during practice for the Monster Energy NASCAR Cup Series Bojangles' Southern 500 at Darlington Raceway on September 1, 2017 in Darlington, South Carolina.

NASCAR champ tries to justify cheating, and he's dead wrong

Martin Truex Jr. has champion next to his name. He's a two-time XFinity champ who just clinched the Cup series regular-season championship.

With the word champion comes certain responsibilities. Splitting hairs when it comes to cheating is not one of them.

In remarks to Motorsports, Truex tried to justify cheating by calling it "pushing the envelope" and giving the third-grader response of  everyone does it.

And id anyone thinks this is a case of trying to twist his words, here is what he was quoted as saying:

"I think it's just sometimes you go too far. Sometimes things unexpected happen. Everybody in the garage pushes the rules. You have to to be competitive, you know, so labeling people cheaters for failing something minuscule is harsh and again it just sheds a bad light on our sport, you know, I think."

There was much more.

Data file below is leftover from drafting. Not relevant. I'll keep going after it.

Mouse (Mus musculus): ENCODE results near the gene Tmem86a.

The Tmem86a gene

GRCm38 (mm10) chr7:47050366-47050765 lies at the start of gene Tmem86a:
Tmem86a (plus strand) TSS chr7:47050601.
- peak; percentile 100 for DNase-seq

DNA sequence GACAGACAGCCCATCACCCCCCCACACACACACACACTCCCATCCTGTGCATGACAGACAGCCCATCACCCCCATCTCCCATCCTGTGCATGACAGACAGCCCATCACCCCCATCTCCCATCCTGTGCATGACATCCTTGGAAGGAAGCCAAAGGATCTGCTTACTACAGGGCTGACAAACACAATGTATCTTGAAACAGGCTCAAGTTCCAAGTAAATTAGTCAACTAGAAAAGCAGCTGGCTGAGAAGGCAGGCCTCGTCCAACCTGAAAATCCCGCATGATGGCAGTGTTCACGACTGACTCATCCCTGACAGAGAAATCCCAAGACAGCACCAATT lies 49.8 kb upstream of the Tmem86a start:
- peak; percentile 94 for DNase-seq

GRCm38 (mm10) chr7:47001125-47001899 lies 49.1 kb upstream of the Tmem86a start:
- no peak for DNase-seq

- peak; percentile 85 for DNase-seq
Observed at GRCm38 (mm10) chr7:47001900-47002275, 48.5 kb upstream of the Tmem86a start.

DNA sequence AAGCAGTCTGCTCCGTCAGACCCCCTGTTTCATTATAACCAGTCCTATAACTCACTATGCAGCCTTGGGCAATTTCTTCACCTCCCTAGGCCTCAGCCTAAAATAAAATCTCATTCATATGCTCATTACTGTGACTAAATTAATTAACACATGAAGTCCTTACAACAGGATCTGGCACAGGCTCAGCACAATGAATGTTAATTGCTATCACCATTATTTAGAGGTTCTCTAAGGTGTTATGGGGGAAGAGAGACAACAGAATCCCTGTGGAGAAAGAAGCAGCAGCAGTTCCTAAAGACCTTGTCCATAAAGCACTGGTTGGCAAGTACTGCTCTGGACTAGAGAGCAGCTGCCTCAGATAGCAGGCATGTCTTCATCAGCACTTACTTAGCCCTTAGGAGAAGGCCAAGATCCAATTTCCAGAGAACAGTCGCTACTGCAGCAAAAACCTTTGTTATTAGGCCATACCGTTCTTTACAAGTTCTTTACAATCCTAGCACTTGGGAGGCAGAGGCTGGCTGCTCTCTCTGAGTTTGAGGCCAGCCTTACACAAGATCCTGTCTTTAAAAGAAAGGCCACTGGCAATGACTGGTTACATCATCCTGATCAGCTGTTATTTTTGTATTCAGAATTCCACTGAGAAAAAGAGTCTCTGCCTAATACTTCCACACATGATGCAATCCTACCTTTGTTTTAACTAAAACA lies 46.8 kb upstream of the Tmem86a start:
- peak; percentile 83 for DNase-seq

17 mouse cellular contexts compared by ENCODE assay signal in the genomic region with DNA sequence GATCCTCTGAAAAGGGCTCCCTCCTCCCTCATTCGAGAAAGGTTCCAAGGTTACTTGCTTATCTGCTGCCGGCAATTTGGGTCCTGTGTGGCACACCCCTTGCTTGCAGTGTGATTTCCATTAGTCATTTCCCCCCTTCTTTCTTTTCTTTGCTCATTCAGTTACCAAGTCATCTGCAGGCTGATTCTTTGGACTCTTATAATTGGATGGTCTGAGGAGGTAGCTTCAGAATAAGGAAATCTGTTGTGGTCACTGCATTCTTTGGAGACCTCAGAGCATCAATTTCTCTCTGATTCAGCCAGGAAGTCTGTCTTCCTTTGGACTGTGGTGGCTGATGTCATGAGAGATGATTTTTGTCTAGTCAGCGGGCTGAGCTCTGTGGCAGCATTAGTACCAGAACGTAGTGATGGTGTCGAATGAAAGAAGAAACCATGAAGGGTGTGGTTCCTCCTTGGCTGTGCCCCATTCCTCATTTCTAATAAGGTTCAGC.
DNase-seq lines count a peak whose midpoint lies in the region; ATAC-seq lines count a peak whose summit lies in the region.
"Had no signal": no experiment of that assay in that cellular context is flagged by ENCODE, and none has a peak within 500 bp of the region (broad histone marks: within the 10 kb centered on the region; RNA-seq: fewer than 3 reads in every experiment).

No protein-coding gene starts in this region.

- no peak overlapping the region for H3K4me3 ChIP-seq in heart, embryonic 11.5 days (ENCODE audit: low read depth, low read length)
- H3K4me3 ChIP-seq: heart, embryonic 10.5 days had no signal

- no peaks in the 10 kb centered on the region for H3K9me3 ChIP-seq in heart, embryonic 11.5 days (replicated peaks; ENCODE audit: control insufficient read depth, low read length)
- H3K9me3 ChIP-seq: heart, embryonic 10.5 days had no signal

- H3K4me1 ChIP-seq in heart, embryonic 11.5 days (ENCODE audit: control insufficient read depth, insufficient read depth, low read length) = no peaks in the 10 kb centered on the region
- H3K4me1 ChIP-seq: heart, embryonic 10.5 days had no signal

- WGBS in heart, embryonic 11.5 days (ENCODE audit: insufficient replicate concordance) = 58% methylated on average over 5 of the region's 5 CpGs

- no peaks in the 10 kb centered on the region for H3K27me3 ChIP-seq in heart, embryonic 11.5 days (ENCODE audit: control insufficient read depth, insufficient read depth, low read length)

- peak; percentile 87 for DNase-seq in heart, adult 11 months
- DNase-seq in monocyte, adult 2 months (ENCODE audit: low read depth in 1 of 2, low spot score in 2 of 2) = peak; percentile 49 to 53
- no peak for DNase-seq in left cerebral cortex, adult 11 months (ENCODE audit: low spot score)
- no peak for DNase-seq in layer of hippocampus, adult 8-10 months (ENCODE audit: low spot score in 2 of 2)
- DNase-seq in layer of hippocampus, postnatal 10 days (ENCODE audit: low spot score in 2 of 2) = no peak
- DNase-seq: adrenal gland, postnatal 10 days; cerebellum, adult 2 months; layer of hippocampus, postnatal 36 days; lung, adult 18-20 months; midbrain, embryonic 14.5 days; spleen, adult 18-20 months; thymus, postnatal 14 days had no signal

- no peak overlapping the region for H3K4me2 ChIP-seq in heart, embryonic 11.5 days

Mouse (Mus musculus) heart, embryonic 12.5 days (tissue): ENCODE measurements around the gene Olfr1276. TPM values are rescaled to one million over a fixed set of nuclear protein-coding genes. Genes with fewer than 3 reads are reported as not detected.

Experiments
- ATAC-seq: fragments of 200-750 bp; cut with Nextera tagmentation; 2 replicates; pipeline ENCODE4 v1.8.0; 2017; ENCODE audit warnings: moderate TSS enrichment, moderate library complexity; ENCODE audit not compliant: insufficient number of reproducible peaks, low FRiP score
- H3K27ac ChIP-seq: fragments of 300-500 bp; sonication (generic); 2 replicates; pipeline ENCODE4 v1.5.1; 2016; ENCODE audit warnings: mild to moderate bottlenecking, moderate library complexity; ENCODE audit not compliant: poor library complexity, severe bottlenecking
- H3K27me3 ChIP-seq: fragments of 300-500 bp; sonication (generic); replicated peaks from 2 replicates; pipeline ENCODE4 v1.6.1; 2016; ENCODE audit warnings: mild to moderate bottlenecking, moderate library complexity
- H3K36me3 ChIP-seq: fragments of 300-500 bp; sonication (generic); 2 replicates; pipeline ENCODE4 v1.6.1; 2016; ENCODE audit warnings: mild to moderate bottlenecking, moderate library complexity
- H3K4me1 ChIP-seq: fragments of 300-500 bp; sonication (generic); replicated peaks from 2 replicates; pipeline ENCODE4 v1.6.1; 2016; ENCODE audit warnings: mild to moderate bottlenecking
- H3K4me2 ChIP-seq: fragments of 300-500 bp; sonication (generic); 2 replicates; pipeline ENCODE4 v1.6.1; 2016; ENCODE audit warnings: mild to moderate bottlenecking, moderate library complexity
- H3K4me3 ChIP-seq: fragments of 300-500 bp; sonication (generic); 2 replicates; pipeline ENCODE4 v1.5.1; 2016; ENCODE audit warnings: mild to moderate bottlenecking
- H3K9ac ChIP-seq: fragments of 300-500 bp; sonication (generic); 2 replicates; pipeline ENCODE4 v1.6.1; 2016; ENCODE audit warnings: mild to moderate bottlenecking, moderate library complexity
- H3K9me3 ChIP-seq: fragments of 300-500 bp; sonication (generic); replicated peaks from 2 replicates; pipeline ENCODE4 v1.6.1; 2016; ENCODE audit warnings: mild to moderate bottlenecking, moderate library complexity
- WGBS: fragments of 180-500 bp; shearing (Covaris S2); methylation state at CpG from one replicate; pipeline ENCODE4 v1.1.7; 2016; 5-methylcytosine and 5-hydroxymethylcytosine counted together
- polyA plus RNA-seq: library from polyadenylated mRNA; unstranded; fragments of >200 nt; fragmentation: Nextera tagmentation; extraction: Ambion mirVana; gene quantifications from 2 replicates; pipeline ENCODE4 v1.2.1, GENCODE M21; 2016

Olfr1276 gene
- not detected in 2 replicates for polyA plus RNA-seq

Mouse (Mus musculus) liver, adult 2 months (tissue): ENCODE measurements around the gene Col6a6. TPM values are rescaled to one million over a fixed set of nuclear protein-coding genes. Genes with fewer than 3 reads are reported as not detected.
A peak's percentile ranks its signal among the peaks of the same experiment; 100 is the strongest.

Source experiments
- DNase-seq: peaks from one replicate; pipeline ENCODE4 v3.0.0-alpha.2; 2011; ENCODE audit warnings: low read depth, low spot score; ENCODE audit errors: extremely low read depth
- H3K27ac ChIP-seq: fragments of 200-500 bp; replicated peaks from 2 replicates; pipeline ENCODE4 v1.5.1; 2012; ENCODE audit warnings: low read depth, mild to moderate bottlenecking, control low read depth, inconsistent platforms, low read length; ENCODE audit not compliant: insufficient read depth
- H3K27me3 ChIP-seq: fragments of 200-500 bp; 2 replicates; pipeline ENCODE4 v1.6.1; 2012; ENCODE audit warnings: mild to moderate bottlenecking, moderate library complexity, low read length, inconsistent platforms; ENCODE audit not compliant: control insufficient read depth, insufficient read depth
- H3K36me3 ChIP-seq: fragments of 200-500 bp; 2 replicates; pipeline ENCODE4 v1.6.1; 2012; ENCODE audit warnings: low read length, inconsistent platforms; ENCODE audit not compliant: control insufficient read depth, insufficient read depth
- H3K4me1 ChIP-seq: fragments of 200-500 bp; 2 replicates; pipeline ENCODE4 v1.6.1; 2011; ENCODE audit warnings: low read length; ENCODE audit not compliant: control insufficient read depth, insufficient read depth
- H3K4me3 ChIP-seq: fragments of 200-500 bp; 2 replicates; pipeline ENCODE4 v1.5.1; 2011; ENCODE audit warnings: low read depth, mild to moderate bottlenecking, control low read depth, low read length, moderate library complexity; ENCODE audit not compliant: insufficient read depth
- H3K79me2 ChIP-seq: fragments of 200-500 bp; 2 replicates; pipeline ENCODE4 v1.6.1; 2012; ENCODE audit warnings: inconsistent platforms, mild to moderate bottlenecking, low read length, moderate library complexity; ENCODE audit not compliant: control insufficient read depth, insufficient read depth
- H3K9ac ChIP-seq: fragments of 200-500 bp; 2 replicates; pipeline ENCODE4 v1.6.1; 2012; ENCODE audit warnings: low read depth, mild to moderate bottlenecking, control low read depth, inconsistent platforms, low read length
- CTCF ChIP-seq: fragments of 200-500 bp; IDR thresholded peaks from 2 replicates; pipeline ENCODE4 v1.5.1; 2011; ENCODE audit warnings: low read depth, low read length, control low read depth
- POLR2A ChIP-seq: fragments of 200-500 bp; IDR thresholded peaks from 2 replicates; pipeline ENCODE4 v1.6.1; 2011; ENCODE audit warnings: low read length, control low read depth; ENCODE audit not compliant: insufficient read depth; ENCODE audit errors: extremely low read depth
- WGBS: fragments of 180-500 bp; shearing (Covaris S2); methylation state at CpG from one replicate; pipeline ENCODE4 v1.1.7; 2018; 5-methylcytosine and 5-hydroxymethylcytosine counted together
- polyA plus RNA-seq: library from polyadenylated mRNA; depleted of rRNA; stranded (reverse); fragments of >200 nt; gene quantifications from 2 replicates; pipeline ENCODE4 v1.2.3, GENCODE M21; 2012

"It's frustrating as a driver and as a race fan though to see people just get so up in arms and so upset about something as small as some of the things that we've seen penalties come down for and accuse people of being cheaters. The things that get said about them is kind of way over the top and not really fair, and it's frustrating at times to see that, even if you're not on the receiving end of it."

There are a couple of things here. Rules are rules. There is no line between breaking a rule even a little bit versus breaking a rule a lot. That's like saying copying only a few answers from a test isn't cheating; or that you shouldn't get a citation because you didn't know you can't smoke in public place (in some cities).

The difference here is NASCAR teams know the rules, and as Truex himself said, everyone pushes the rules. So if you push the rules, knowing you have a chance of breaking them, it's all on you.

Denny Hamlin, who has been in the middle of the rule-breaking controversy after he had two wins encumbered at Darlington, said it best (paraphrasing here):  It may have been minor and unintentional, but we broke the rules, and we have to live with it and move on.

He didn't try to split hairs on breaking the rules. And didn't because there's no justification for that.